Obama-era journalism crackdowns laid groundwork for Trump’s belligerence

Photo courtesy of Pete Souza

Earlier this month, former reality TV star and President Donald Trump promoted via Twitter a gif of himself wrestling and punching someone with the CNN logo edited to cover their face. Perhaps the reality of that sentence being factual should not be as shocking as some might think.

In fact, the hostility towards the media and journalists by no means began with Trump; antagonism of the press by those in power can be dated back to its invention and subsequent use by Martin Luther and his allies to power the Protestant Reformation of the 16th century. Yet, such historical basis will most likely prove tiresome and simultaneously unenlightening for the demographics today which take so much issues with Trump’s behavior.

Instead, it is more prudent to focus on the far more immediate history — that of the Obama Administration, which in many ways has been lionized since Trump’s ascendency. The former president himself has been keeping relatively quiet, perhaps intentionally so to allow him to give more speeches to bankers. His aides, however, have wasted no time in criticizing both Trump and the media for what they see as weakness from both camps. Ironically, much of Obama’s action during his presidency concerning First Amendment matters has left the media in its apparent weakened state.

The 1917 Espionage Act, ostensibly passed in order to limit “interference” with wartime military operations, was invoked seven times by the Obama Administration in order to justify charges against “leakers” — government workers who provide often classified information to journalists. All administrations including Obama’s have used the act only 11 times. And the recent frequent uses have had a decidedly chilling effect on investigative journalism.

One of the most fist-shaking examples concerns the many trials endured by New York Times reporter James Risen and his alleged confidential source, Jeffery Sterling. Risen published “State of War” in 2006, and subsequently faced potential jail time after the government initiated a criminal investigation for alleged disclosure of classified information to Risen during the book’s writing.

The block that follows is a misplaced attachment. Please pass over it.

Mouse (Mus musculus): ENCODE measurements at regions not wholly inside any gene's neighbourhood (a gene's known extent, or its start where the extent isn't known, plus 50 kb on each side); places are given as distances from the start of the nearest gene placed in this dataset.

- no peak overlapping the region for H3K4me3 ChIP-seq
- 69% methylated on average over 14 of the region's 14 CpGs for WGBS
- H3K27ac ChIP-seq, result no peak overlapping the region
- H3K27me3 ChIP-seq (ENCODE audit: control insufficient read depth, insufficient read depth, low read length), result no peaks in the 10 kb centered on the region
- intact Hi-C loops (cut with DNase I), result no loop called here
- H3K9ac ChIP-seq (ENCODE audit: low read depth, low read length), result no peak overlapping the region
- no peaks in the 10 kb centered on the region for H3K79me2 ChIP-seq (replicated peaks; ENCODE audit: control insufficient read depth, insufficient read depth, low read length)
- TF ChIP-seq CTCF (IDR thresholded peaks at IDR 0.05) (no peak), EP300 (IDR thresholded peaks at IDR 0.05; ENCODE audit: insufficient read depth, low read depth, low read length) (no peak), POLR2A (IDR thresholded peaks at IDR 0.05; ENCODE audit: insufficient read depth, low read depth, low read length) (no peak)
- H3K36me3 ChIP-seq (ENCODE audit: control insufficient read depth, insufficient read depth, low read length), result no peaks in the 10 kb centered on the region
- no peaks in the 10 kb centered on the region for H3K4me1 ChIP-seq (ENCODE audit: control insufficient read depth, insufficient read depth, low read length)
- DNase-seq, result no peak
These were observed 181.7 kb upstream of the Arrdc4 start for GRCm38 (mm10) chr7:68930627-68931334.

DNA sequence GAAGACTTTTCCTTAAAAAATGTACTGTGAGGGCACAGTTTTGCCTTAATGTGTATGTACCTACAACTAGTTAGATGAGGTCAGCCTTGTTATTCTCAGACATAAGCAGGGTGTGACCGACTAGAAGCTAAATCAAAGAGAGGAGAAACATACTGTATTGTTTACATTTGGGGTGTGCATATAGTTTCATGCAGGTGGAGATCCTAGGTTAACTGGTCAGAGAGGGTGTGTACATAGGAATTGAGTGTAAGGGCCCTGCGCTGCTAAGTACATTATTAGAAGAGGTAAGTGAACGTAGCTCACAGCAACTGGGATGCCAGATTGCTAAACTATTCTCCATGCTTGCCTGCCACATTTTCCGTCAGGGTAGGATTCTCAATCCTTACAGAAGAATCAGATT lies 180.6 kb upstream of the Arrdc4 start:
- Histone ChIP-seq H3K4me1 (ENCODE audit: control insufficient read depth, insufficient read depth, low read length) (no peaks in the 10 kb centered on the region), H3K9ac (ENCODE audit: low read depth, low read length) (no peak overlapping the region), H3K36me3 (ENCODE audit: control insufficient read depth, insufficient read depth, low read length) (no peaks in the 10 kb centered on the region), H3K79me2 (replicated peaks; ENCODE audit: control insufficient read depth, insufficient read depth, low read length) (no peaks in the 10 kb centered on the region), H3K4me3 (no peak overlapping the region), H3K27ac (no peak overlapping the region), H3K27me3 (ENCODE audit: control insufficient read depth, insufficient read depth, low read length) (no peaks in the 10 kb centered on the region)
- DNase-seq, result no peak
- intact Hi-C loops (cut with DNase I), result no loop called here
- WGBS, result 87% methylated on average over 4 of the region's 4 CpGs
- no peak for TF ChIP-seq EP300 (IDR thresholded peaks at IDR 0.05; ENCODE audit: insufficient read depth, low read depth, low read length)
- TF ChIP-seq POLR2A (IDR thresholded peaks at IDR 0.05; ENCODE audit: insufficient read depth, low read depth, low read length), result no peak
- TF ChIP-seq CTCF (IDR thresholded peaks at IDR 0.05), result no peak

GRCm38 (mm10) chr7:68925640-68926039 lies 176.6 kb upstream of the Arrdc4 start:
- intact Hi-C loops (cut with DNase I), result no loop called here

Risen was subpoenaed originally in 2008 and again in 2010 after the first motion expired. It was ruled by the US Fourth Circuit Court of Appeals in 2013 that Risen would have to testify and thus reveal his confidential source’ identity. Risen appealed to the Supreme Court, but it was turned down. Throughout this tiresome process, prosecutors from the Justice Department had been gorging themselves on Risen‘s personal information, including records of phone calls, emails and bank transfers.

Even though Risen eventually still refused to testify to the extent desired by prosecutors, the case built was still enough to convict Sterling, a former CIA agent, of nine felonies, some regarding violation of the Espionage Act. And if even such stalwart journalists as Risen cannot protect sources from conviction, is their risk now not simply too great?

Among those that have been charged with crimes relating to the Espionage Act are Pentagon Papers whistleblower Daniel Ellsberg, “Cablegate” whistleblower Chelsea Manning and National Security Agency whistleblower Edward Snowden. Notably, all of the aforementioned provided valuable information to the public about malpractice and deception by the government.

While the Espionage Act might have been the weapon of choice, Obama’s Justice Department employed a number of devious and brazen methods in their crusades against the press. In spring of 2013, two months’ worth of phone records of the Associated Press were seized by the Justice Department, then headed by Attorney General Eric Holder, without any prior notice, preventing the AP from having any opportunity to fight the seizure in court.

“Officials who would normally talk to us, and people we would talk to in the normal course of news-gathering, are already saying to us that they’re a little reluctant to talk to us,” said Gary Pruitt, president and chief executive of the AP. “[They] fear that they will be monitored by the government.”

Indeed, it is quite easy for anyone to connect the dots and come to the same conclusion. With the national security apparatus being what it is, the executive branch of the US government wields power like never before to harass, contain, threaten and/or silence whomever it pleases.

Perhaps most insulting was Obama’s speech early last April during an award ceremony for the Toner Prize for Excellence in Journalism. In it, he described the many difficulties facing journalists in today’s world. Unfortunately, Obama failed to make mention of himself among  them.

Now, with the reins in Trump’s hands, panic has set in on a good-sized, very recently complacent block of voters. Regrettably, there was no “#resist”-ing or swells of support for the American Civil Liberties Union when the seeds for Trump to potentially “open up our libel laws” were planted.